Green Textiles

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We hate to say it, but there is a dark side to textiles. Unfortunately, fun and cheery prints can become a little less innocent and sweet as the environmental impact of industrial manufacturing becomes more apparent and the more we learn about the effects of pollution on human health. It is sad but true.

Here are some facts: 20 percent of water pollution globally is caused by textile processing and cotton production alone contributes 7 percent of the total. Cotton production also accounts for 3 percent of global water consumption. Linen, widely considered a natural, plant-based product, pollutes waterways with pesticides when traditionally processed.

What can we do as design loving consumers? It would be extremely hard and perhaps a bit severe to compl

etely sever ties with traditionally manufactured home products. We understand this. We couldn’t do it either. However, what we can do is try to soften the impact of our products by sourcing products that follow these four basic tenants of sustainability: organic, natural, recycled, and reduced consumption.


Choosing organic products helps reduce the overall impact of two important stages in textile manufacturing, raw material extraction and production. The most important thing we can do is avoid agricultural chemicals, pesticides, and dyes. This basically means most polyesters, nylons, and acrylics are out as they typically contain PFCs which are, according to LEED, “chemicals to avoid.” Instead, we should choose products that are not treated with chemicals or grown with the use of fertilizers.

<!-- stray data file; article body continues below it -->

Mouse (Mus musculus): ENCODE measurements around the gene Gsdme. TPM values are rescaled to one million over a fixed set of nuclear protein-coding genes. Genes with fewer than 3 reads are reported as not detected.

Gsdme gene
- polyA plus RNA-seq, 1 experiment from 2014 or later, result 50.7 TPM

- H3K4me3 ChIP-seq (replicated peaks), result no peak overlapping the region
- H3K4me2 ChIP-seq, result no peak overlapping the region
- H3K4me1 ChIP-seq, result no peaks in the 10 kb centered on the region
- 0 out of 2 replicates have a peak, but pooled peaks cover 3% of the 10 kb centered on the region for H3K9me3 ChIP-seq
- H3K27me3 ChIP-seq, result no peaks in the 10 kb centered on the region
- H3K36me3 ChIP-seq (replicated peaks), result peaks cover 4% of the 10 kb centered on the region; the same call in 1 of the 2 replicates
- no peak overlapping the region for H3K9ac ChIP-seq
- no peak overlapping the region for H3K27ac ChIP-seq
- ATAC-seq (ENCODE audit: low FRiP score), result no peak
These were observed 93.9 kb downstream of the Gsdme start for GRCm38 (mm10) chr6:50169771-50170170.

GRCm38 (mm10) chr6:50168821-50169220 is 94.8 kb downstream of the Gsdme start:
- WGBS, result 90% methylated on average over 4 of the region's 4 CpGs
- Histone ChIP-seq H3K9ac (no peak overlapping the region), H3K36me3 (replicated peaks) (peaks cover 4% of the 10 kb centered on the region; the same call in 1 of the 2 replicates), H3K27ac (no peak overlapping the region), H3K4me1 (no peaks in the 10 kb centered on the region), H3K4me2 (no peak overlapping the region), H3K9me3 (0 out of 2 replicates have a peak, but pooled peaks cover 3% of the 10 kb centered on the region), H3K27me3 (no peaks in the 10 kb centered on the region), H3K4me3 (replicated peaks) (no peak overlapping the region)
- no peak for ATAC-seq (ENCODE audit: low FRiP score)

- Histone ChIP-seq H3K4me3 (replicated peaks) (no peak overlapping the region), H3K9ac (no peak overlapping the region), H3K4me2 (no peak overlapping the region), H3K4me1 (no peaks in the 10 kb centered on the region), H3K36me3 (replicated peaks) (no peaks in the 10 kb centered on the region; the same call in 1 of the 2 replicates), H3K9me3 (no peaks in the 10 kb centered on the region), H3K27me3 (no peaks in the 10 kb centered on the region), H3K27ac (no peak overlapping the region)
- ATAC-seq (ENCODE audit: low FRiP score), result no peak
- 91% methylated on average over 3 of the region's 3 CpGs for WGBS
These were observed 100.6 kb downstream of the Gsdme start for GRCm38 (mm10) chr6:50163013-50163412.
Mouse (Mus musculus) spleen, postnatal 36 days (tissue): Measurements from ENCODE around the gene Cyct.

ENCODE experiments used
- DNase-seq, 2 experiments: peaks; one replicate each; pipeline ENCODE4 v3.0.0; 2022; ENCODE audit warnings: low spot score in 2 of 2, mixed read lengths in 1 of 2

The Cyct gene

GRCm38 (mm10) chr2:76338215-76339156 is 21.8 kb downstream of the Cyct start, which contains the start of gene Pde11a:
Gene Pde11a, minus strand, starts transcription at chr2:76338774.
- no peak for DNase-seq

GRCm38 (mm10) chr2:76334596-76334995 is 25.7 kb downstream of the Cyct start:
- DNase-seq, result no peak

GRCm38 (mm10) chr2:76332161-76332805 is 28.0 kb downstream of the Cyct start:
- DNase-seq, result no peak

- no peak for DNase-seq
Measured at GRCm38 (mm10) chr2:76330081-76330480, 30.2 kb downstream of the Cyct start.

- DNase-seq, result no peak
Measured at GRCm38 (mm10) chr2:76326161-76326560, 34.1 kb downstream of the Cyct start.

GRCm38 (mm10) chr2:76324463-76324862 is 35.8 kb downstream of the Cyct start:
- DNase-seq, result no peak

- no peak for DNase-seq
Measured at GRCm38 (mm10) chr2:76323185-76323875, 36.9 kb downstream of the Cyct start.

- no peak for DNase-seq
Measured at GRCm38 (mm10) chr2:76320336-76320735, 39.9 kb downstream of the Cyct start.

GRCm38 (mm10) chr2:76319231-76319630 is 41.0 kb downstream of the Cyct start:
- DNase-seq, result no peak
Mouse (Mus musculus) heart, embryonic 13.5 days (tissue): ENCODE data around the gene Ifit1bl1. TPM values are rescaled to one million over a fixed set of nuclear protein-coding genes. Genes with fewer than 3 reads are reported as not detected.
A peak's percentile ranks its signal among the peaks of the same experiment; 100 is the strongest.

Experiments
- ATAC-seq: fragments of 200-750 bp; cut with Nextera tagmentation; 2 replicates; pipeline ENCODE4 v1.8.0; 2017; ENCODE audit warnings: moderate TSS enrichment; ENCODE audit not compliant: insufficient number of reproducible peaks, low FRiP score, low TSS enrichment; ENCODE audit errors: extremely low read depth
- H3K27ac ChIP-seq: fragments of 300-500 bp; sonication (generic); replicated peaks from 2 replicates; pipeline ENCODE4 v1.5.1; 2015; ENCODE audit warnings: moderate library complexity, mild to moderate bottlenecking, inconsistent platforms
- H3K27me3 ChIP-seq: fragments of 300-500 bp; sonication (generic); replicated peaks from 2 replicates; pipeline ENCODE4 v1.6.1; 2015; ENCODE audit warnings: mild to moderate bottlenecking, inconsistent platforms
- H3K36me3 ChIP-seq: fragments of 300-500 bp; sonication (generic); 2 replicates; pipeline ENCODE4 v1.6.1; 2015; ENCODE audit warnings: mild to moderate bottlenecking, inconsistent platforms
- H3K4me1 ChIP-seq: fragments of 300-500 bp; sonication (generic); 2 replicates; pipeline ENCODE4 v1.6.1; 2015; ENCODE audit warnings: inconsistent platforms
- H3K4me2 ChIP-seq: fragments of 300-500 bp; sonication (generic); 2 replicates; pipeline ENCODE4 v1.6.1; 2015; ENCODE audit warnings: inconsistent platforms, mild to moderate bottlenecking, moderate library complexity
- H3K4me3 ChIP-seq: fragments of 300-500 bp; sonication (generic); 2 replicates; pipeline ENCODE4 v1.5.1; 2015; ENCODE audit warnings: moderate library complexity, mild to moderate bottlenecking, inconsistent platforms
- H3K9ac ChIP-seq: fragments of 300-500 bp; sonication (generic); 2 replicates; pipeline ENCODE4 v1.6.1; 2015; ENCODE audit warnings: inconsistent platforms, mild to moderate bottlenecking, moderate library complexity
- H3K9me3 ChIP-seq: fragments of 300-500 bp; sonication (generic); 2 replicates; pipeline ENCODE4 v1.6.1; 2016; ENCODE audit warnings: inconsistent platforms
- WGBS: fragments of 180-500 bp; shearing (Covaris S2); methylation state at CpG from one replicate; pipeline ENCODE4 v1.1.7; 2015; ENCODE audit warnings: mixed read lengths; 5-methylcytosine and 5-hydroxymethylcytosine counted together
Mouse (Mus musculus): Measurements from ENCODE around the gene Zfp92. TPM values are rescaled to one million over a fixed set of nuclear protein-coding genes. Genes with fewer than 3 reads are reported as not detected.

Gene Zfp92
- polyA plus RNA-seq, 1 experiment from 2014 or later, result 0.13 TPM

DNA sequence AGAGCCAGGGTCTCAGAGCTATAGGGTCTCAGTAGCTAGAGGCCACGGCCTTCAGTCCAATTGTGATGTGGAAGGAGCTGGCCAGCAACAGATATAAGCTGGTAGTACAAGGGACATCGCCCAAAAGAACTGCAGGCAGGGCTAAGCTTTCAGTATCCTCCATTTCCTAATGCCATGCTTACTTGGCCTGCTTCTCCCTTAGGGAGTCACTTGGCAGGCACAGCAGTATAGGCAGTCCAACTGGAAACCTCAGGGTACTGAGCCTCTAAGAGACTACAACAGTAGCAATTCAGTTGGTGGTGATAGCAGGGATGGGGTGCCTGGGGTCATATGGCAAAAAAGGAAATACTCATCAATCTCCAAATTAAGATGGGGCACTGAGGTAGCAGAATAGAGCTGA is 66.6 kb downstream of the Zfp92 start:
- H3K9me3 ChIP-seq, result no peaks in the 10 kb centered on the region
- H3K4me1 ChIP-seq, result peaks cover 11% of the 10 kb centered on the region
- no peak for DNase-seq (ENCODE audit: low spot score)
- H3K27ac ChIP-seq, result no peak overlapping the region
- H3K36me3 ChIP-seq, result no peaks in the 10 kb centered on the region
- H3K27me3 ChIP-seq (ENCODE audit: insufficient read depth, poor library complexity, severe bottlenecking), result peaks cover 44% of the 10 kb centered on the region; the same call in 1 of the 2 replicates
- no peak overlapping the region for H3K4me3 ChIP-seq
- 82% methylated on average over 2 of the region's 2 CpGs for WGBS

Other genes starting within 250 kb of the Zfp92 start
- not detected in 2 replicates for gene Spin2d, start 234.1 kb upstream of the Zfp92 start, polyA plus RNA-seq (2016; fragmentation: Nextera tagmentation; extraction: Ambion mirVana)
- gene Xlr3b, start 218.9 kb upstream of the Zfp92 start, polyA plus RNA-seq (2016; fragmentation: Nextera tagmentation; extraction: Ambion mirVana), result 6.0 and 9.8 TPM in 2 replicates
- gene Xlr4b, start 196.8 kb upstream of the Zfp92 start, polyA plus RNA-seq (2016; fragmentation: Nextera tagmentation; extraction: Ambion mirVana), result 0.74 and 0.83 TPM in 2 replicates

Organic and natural really go hand-in-hand, as any product that is organic and then produced naturally is going to be a win-win. In addition, look for products that are produced from natural fibers and processes. Linen is an all-star eco-friendly product if produced using the dew-retting process as opposed to the water-retting process (the main difference being that dew-retting doesn’t submerge the stems of the plants in running water, but instead relies on dew collected on the stems over a period of a few weeks to naturally separate the fibers). Wool is another great example of a natural product that is suitable for the home, highly durable, fashionable, and environmentally sound.


Recycled content is a major element to be aware of and seek out, especially in products that typically are created from synthetic materials. Nylon carpet is basically an industry standard product that would frankly be hard to do without. Always try to find products made with recycled content but that can also be recycled after you are finished with them as well. Keep the life cycle going!

Reduced Consumption.

Even wool, a great natural product has a down side. Fifty percent of carbon emissions come from methane from burping sheep. And a sheep’s burps cannot be prevented. The only way to reduce the amount of sheep burps is to reduce the amount of wool being produced. Much like the fashion industry, the design industry needs to consider consumption, “fast fashion,” and the overall life span of products. Choose pieces you love, cherish, and want to hang onto. There is nothing wrong with having sets of decorative pillows for different seasons, just try to reuse them every year.

Hopefully the light shed on textiles doesn’t ruin your love for your favorite home decor items. Don’t let it! Remember, loving what you already have is a great way to reduce the environmental impact of your home. Design is about finding balance and being strategic with the way you use products and create your home environment.

—By Kate Gray Fudim Editor’s Note: Kate Gray Fudim is an interior designer with Beth Haley Design. Kate has a master’s degree in Interior Architecture and Design with an emphasis in sustainable design. Beth Haley Design, an urban interior design firm, focuses on remodeling and revitalizing established homes, as well as creating stimulating, functional, sustainable spaces in new homes.. E-mail your questions to her at or visit

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